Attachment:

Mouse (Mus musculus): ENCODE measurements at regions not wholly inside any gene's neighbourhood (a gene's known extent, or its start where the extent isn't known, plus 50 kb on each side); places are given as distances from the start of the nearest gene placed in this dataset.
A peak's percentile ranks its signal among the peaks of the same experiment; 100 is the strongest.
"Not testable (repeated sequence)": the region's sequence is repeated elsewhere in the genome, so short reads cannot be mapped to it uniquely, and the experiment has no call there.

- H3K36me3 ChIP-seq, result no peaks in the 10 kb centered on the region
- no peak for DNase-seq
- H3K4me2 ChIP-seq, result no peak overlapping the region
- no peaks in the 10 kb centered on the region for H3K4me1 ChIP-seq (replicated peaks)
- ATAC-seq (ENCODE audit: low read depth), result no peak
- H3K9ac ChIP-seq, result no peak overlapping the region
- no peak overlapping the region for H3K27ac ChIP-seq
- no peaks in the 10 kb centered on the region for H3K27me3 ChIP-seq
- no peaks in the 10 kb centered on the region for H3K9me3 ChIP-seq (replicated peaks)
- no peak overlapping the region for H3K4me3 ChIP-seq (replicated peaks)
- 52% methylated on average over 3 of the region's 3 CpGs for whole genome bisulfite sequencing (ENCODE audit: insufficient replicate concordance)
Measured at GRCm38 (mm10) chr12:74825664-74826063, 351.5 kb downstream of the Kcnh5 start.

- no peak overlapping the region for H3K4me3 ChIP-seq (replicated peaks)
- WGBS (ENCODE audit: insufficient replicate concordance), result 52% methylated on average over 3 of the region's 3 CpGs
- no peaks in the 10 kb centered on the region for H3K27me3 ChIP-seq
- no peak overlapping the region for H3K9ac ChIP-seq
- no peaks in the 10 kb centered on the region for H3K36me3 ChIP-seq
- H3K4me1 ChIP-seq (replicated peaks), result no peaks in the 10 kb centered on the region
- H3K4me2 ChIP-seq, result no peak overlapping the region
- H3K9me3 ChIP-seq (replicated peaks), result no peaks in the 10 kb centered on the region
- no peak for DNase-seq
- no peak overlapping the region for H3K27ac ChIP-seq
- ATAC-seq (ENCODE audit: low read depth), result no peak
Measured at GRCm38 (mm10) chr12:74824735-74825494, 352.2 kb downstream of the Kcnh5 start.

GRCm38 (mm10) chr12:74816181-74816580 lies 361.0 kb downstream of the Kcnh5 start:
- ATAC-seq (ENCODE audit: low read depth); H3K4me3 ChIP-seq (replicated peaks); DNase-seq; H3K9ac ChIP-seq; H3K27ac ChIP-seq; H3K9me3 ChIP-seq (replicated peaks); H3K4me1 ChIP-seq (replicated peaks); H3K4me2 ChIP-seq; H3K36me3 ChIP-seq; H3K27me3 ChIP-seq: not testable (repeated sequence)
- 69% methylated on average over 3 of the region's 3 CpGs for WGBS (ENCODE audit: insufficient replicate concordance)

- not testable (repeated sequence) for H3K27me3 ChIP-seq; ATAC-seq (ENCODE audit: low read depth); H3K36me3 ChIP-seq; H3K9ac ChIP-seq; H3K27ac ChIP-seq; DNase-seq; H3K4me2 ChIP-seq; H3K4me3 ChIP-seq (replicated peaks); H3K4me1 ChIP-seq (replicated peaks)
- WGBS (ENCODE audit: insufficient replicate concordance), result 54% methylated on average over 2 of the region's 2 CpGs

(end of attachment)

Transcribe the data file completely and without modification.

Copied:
Mouse (Mus musculus): ENCODE measurements at regions not wholly inside any gene's neighbourhood (a gene's known extent, or its start where the extent isn't known, plus 50 kb on each side); places are given as distances from the start of the nearest gene placed in this dataset.
A peak's percentile ranks its signal among the peaks of the same experiment; 100 is the strongest.
"Not testable (repeated sequence)": the region's sequence is repeated elsewhere in the genome, so short reads cannot be mapped to it uniquely, and the experiment has no call there.

- H3K36me3 ChIP-seq, result no peaks in the 10 kb centered on the region
- no peak for DNase-seq
- H3K4me2 ChIP-seq, result no peak overlapping the region
- no peaks in the 10 kb centered on the region for H3K4me1 ChIP-seq (replicated peaks)
- ATAC-seq (ENCODE audit: low read depth), result no peak
- H3K9ac ChIP-seq, result no peak overlapping the region
- no peak overlapping the region for H3K27ac ChIP-seq
- no peaks in the 10 kb centered on the region for H3K27me3 ChIP-seq
- no peaks in the 10 kb centered on the region for H3K9me3 ChIP-seq (replicated peaks)
- no peak overlapping the region for H3K4me3 ChIP-seq (replicated peaks)
- 52% methylated on average over 3 of the region's 3 CpGs for whole genome bisulfite sequencing (ENCODE audit: insufficient replicate concordance)
Measured at GRCm38 (mm10) chr12:74825664-74826063, 351.5 kb downstream of the Kcnh5 start.

- no peak overlapping the region for H3K4me3 ChIP-seq (replicated peaks)
- WGBS (ENCODE audit: insufficient replicate concordance), result 52% methylated on average over 3 of the region's 3 CpGs
- no peaks in the 10 kb centered on the region for H3K27me3 ChIP-seq
- no peak overlapping the region for H3K9ac ChIP-seq
- no peaks in the 10 kb centered on the region for H3K36me3 ChIP-seq
- H3K4me1 ChIP-seq (replicated peaks), result no peaks in the 10 kb centered on the region
- H3K4me2 ChIP-seq, result no peak overlapping the region
- H3K9me3 ChIP-seq (replicated peaks), result no peaks in the 10 kb centered on the region
- no peak for DNase-seq
- no peak overlapping the region for H3K27ac ChIP-seq
- ATAC-seq (ENCODE audit: low read depth), result no peak
Measured at GRCm38 (mm10) chr12:74824735-74825494, 352.2 kb downstream of the Kcnh5 start.

GRCm38 (mm10) chr12:74816181-74816580 lies 361.0 kb downstream of the Kcnh5 start:
- ATAC-seq (ENCODE audit: low read depth); H3K4me3 ChIP-seq (replicated peaks); DNase-seq; H3K9ac ChIP-seq; H3K27ac ChIP-seq; H3K9me3 ChIP-seq (replicated peaks); H3K4me1 ChIP-seq (replicated peaks); H3K4me2 ChIP-seq; H3K36me3 ChIP-seq; H3K27me3 ChIP-seq: not testable (repeated sequence)
- 69% methylated on average over 3 of the region's 3 CpGs for WGBS (ENCODE audit: insufficient replicate concordance)

- not testable (repeated sequence) for H3K27me3 ChIP-seq; ATAC-seq (ENCODE audit: low read depth); H3K36me3 ChIP-seq; H3K9ac ChIP-seq; H3K27ac ChIP-seq; DNase-seq; H3K4me2 ChIP-seq; H3K4me3 ChIP-seq (replicated peaks); H3K4me1 ChIP-seq (replicated peaks)
- WGBS (ENCODE audit: insufficient replicate concordance), result 54% methylated on average over 2 of the region's 2 CpGs